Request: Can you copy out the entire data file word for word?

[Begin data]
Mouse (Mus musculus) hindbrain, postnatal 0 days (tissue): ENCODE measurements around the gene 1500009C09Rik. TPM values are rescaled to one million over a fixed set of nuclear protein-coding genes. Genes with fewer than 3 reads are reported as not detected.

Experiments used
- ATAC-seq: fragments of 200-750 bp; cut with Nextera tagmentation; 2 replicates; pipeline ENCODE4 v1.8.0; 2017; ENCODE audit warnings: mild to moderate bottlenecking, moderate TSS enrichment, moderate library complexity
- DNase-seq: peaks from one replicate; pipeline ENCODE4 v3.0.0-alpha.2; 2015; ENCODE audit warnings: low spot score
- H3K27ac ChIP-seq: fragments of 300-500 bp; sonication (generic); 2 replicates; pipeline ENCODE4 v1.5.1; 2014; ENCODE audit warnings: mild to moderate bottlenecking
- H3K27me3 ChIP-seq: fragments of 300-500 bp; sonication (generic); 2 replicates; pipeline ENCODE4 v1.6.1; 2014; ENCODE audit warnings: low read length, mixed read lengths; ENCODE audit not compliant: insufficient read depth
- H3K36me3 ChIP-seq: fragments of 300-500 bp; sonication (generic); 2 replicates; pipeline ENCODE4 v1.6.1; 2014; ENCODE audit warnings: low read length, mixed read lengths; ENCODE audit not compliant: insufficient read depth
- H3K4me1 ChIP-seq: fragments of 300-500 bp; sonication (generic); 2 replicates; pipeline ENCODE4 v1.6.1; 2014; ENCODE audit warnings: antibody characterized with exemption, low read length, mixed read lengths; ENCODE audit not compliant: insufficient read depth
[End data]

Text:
Mouse (Mus musculus) hindbrain, postnatal 0 days (tissue): ENCODE measurements around the gene 1500009C09Rik. TPM values are rescaled to one million over a fixed set of nuclear protein-coding genes. Genes with fewer than 3 reads are reported as not detected.

Experiments used
- ATAC-seq: fragments of 200-750 bp; cut with Nextera tagmentation; 2 replicates; pipeline ENCODE4 v1.8.0; 2017; ENCODE audit warnings: mild to moderate bottlenecking, moderate TSS enrichment, moderate library complexity
- DNase-seq: peaks from one replicate; pipeline ENCODE4 v3.0.0-alpha.2; 2015; ENCODE audit warnings: low spot score
- H3K27ac ChIP-seq: fragments of 300-500 bp; sonication (generic); 2 replicates; pipeline ENCODE4 v1.5.1; 2014; ENCODE audit warnings: mild to moderate bottlenecking
- H3K27me3 ChIP-seq: fragments of 300-500 bp; sonication (generic); 2 replicates; pipeline ENCODE4 v1.6.1; 2014; ENCODE audit warnings: low read length, mixed read lengths; ENCODE audit not compliant: insufficient read depth
- H3K36me3 ChIP-seq: fragments of 300-500 bp; sonication (generic); 2 replicates; pipeline ENCODE4 v1.6.1; 2014; ENCODE audit warnings: low read length, mixed read lengths; ENCODE audit not compliant: insufficient read depth
- H3K4me1 ChIP-seq: fragments of 300-500 bp; sonication (generic); 2 replicates; pipeline ENCODE4 v1.6.1; 2014; ENCODE audit warnings: antibody characterized with exemption, low read length, mixed read lengths; ENCODE audit not compliant: insufficient read depth